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Health

Bacteria Pass Antibiotic Resistance Between Themselves in Just Hours

Antibiotic-Resistance
(Credit: sirirat/Shutterstock)

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Bacterial resistance to antibiotics can spread among microbes in just two hours, reports a team of researchers. The finding, though alarming, could also lead to better ways to treat bacterial infections that do not promote the spread of antibiotic resistance.

“It all happens very quickly,” said Christian Lesterlin, a geneticist at the University of Lyon in France, who led the new research. Lesterlin and his team discovered that bacteria can transfer genes conferring resistance among themselves in just hours.

Sneaky Speedsters

Like humans, microbes pass genetic material from one generation to the next. But bacteria can also give their genetic material to other microbes they’re not related to. Bacteria have small pieces of DNA, called plasmids, that are separate from the rest of their genomes. When two bacteria come in direct contact, these DNA pieces can slip through the bacteria’s cell walls from one individual to the other in a process known as horizontal gene transfer.

This transfer of genetic material between bacteria is a major factor in the spread of antibiotic resistance, Lesterlin said. What he and his colleagues wanted to know is just how fast resistance can spread.

The researchers watched antibiotic-resistant Escherichia coli transfer genetic material to bacteria still sensitive to antibiotics. Passing off the plasmid only took a few minutes, the researchers report Thursday in the journal Science. And within a couple of hours, the bacteria had made proteins that would confer antibiotic resistance.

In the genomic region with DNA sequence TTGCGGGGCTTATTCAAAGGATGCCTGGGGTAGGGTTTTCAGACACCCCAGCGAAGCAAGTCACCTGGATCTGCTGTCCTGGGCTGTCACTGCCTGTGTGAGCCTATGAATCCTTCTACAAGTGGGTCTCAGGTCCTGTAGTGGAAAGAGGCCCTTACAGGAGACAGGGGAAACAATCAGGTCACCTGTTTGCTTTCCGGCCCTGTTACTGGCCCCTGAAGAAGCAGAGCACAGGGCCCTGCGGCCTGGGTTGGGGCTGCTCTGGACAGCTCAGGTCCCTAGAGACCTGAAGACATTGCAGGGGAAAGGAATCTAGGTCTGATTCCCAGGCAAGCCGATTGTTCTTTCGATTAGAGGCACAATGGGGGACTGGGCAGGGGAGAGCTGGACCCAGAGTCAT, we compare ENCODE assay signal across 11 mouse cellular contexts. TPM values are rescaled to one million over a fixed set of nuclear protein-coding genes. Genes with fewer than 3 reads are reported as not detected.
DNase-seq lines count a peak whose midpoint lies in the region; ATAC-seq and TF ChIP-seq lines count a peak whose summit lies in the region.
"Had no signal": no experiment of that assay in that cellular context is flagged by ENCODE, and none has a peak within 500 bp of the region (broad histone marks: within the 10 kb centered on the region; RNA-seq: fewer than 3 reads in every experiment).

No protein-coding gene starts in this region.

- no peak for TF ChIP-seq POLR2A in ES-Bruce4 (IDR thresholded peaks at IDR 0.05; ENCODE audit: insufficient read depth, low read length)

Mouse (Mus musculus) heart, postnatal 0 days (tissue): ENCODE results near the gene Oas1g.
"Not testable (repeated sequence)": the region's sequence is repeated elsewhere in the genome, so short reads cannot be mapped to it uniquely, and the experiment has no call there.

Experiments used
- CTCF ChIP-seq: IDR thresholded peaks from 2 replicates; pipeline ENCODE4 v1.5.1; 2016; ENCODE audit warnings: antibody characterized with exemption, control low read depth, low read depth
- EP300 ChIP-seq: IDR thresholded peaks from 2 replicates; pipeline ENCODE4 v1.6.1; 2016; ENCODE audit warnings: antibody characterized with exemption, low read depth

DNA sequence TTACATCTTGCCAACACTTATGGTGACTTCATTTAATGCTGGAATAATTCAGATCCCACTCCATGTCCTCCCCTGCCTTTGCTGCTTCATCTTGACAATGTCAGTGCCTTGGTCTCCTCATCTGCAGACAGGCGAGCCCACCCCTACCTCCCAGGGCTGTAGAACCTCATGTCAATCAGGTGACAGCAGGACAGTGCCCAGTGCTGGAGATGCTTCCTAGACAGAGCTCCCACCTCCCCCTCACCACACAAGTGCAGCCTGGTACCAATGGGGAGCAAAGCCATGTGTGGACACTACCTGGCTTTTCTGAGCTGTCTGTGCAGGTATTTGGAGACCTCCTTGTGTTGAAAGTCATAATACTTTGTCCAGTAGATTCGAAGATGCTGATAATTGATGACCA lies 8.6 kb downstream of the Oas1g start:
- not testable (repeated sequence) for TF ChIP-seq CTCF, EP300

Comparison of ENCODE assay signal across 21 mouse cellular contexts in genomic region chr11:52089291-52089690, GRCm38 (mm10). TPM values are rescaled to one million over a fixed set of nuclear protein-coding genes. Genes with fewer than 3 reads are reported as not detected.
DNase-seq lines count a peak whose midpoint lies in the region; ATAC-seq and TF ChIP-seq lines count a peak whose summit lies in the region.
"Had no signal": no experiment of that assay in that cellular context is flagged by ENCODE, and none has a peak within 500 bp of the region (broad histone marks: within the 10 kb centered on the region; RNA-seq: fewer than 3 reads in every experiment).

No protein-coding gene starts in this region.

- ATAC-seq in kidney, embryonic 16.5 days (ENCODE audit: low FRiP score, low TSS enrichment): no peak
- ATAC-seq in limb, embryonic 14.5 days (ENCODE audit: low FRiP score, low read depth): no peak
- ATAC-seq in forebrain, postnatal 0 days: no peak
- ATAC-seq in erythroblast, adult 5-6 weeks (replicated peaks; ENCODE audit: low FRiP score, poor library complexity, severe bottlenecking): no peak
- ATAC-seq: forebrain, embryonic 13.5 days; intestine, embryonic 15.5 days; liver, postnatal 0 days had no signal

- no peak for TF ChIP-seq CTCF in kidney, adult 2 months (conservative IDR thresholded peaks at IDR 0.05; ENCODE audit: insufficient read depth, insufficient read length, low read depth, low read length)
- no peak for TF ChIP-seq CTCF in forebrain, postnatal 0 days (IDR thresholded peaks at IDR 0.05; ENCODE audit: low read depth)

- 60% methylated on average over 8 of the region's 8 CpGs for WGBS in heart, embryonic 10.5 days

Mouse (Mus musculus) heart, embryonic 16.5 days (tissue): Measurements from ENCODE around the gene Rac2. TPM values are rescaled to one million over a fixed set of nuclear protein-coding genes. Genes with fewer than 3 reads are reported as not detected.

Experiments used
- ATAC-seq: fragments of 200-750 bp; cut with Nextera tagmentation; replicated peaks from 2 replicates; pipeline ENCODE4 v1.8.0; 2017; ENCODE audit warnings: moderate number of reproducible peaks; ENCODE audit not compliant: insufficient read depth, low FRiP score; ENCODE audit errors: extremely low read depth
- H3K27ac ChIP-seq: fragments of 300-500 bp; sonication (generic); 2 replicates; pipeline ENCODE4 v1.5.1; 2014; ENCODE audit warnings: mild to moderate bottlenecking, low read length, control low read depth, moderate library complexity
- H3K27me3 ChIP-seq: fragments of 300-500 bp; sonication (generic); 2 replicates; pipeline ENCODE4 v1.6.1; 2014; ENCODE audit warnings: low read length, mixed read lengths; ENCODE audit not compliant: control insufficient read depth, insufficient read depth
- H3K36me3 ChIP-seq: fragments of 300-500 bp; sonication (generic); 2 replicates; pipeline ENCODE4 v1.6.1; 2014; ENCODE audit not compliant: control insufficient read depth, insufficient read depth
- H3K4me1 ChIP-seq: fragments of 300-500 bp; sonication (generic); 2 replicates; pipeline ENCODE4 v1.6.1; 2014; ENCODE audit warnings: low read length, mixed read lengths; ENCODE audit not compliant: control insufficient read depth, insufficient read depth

“We found that a drug sensitive strain is converted into a resistant bacteria in less than two hours after acquisition of the new genetic material,” Lesterlin said. The speed with which the bacteria shared genetic information was astounding. But it wasn’t the most surprising finding the researchers made. 

Ready For Resistance

In a series of further experiments, Lesterlin and colleagues discovered a new mechanism bacteria use to sidestep a common antibiotic called tetracycline. Nearly all bacteria have something called a multidrug efflux pump that removes foreign substances from the cell. Lesterlin and team found E. coli use this pump to flush the antibiotic from its system, making the bacteria resistant.

“All bacterial species possess multidrug efflux systems that facilitates the acquisition of resistance even when antibiotics are present,” Lesterlin said.

The findings suggest antibiotic treatments that combine conventional antibiotics such as tetracycline with drugs that block the multidrug efflux pump would help prevent the spread of resistance, according to Lesterlin. 

“Knowing your enemy is a first step to fighting it … so discovering this system puts us in a better position to tackle the dissemination of drug resistance,” Lesterlin said.

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